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Saturday, October 19, 2019  Spokane, Washington  Est. May 19, 1883
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U.S. jets drop live bombs in a new, massive show of force aimed at North Korea

In this photo provided by South Korea Defense Ministry, U.S. Air Force F-35B stealth fighter jets drop bombs as they fly over the Korean Peninsula during a joint drills, South Korea on Monday, Sept. 18, 2017. (South Korea Defense Ministry / Associated Press)
In this photo provided by South Korea Defense Ministry, U.S. Air Force F-35B stealth fighter jets drop bombs as they fly over the Korean Peninsula during a joint drills, South Korea on Monday, Sept. 18, 2017. (South Korea Defense Ministry / Associated Press)
By Dan Lamothe Washington Post

The Pentagon deployed a formation of 14 bombers and fighters over the Korean Peninsula on Sunday that also included South Korean and Japanese aircraft, the latest show of force in response to North Korea’s missile launches and nuclear tests.

The warplanes were dispatched after North Korea launched a ballistic missile over northern Japan on Thursday, triggering a widespread emergency alert for those who call the region home. Two Air Force B-1B bombers from Andersen Air Force Base in Guam and four Marine Corps F-35B fighters from Iwakuni, Japan, combined with four South Korean F-15K fighters and four F-2 Japanese fighters, U.S. defense officials said.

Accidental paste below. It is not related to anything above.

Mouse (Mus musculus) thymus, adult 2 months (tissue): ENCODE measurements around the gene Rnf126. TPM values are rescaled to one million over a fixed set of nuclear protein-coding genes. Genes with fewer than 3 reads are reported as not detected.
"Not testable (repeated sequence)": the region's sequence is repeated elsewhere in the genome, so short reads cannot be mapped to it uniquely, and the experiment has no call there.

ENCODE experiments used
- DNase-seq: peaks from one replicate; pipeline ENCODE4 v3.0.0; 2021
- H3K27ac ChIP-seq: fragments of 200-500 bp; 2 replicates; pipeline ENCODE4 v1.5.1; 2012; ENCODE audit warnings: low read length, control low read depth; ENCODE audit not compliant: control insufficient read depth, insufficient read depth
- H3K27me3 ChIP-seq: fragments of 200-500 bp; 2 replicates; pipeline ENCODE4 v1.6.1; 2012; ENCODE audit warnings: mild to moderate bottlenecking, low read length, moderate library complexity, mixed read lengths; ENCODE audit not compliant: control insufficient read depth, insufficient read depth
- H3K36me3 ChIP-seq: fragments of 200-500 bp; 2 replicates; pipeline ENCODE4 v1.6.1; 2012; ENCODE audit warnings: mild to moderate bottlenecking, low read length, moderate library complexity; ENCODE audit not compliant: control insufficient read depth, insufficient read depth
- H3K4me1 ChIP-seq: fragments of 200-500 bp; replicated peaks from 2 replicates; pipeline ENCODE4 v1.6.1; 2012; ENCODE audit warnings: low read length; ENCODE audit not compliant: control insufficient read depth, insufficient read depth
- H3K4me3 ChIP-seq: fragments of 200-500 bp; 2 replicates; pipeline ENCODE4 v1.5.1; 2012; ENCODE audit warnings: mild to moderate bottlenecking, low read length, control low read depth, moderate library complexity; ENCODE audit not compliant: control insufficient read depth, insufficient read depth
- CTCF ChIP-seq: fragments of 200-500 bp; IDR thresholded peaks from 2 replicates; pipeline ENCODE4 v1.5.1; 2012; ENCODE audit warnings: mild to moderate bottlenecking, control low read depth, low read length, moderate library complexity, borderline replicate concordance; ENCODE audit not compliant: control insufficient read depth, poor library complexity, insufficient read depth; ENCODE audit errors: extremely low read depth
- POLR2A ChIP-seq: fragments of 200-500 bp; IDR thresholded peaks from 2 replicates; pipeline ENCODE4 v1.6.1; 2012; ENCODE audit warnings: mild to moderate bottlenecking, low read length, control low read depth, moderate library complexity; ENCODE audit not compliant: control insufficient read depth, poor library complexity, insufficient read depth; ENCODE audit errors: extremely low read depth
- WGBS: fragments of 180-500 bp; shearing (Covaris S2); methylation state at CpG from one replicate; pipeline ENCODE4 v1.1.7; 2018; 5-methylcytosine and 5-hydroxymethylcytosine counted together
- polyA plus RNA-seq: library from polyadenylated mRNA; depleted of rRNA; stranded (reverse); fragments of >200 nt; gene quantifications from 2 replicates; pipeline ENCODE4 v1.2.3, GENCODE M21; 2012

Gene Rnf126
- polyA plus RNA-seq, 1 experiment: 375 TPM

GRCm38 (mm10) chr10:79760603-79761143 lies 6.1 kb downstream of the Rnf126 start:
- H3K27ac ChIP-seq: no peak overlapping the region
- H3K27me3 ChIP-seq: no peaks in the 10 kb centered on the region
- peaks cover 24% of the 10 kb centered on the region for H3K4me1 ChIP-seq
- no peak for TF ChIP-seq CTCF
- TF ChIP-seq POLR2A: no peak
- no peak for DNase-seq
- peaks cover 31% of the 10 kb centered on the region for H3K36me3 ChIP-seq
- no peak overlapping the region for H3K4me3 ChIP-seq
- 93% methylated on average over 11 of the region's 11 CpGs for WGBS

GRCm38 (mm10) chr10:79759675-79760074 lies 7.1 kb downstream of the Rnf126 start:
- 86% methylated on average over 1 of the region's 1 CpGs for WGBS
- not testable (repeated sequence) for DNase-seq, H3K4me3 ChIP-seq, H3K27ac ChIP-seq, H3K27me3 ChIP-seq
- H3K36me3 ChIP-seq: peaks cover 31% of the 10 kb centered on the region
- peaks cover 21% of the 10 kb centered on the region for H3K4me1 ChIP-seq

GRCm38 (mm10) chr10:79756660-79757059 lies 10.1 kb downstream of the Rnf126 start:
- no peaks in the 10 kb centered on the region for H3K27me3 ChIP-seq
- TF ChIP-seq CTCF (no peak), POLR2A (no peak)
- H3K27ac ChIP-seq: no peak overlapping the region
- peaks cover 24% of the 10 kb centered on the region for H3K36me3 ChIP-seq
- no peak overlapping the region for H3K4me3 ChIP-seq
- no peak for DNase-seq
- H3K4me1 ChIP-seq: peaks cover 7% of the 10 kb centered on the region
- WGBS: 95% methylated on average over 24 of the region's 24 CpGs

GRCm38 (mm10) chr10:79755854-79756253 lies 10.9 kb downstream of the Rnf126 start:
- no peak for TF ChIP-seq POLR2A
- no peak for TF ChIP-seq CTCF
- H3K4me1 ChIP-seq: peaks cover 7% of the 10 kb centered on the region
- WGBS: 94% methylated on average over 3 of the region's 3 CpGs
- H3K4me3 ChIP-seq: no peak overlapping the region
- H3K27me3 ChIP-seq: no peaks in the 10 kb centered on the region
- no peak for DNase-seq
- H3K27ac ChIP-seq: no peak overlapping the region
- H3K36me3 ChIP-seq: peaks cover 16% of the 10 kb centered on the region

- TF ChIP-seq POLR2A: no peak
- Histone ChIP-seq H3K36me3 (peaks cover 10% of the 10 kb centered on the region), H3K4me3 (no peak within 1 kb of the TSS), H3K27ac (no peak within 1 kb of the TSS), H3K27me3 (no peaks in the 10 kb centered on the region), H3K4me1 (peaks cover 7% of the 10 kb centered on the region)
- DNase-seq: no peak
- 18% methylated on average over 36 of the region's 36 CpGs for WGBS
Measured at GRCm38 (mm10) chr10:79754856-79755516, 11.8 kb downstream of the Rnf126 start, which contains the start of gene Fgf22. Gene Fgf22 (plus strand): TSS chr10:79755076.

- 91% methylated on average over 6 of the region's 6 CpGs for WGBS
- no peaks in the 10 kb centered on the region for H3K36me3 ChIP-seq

The aircraft carried out a simulated attack on the Pilsung training range in South Korea, a few dozen miles from the demilitarized zone separating the North and South, while using live bombs. The U.S. and Japanese jets also flew in formation over waters near Kyushu, Japan, a southern portion of the country that is the closest major island to the Korean Peninsula.

The show of force came as President Donald Trump prepared to deliver remarks for the first time this week at the United Nations General Assembly. The escalating standoff between the United States and its allies and North Korea prompted U.S. Ambassador to the United Nations Nikki Haley to say that if the United States exhausts its diplomatic options to stop North Korea, military force remains an option.

“If North Korea keeps on with this reckless behavior, if the United States has to defend itself or defend its allies in any way, North Korea will be destroyed,” Haley told CNN in an interview that aired Sunday. “And we all know that, and none of us want that.”

Defense Secretary Jim Mattis said Friday that North Korea continues to deepen its diplomatic and economic isolation with its provocative actions.

“More and more nations are realizing there’s simply no collaboration with the international community,” he said. “There’s a dismissal of international concern, unified U.N. Security Council concerns.”

The U.S. military released 24 photos of the latest show of force, an apparent message to North Korea and the international community.

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